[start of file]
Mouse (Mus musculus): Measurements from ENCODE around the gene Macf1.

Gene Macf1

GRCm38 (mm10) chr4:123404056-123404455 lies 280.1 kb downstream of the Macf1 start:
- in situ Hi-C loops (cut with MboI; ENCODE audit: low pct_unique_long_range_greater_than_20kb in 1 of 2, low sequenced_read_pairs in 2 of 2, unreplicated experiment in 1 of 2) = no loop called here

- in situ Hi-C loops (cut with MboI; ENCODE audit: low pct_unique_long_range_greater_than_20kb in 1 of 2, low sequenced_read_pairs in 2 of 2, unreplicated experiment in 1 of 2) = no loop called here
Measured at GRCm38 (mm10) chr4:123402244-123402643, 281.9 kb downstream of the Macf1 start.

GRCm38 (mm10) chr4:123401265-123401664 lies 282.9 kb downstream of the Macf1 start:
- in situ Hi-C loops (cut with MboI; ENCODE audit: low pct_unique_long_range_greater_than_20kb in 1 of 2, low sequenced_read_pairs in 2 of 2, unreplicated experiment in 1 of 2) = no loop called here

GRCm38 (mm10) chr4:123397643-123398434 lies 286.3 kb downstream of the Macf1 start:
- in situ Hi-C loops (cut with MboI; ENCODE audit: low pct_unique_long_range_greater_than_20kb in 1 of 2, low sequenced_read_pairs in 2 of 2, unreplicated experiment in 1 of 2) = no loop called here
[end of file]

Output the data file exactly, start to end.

Mouse (Mus musculus): Measurements from ENCODE around the gene Macf1.

Gene Macf1

GRCm38 (mm10) chr4:123404056-123404455 lies 280.1 kb downstream of the Macf1 start:
- in situ Hi-C loops (cut with MboI; ENCODE audit: low pct_unique_long_range_greater_than_20kb in 1 of 2, low sequenced_read_pairs in 2 of 2, unreplicated experiment in 1 of 2) = no loop called here

- in situ Hi-C loops (cut with MboI; ENCODE audit: low pct_unique_long_range_greater_than_20kb in 1 of 2, low sequenced_read_pairs in 2 of 2, unreplicated experiment in 1 of 2) = no loop called here
Measured at GRCm38 (mm10) chr4:123402244-123402643, 281.9 kb downstream of the Macf1 start.

GRCm38 (mm10) chr4:123401265-123401664 lies 282.9 kb downstream of the Macf1 start:
- in situ Hi-C loops (cut with MboI; ENCODE audit: low pct_unique_long_range_greater_than_20kb in 1 of 2, low sequenced_read_pairs in 2 of 2, unreplicated experiment in 1 of 2) = no loop called here

GRCm38 (mm10) chr4:123397643-123398434 lies 286.3 kb downstream of the Macf1 start:
- in situ Hi-C loops (cut with MboI; ENCODE audit: low pct_unique_long_range_greater_than_20kb in 1 of 2, low sequenced_read_pairs in 2 of 2, unreplicated experiment in 1 of 2) = no loop called here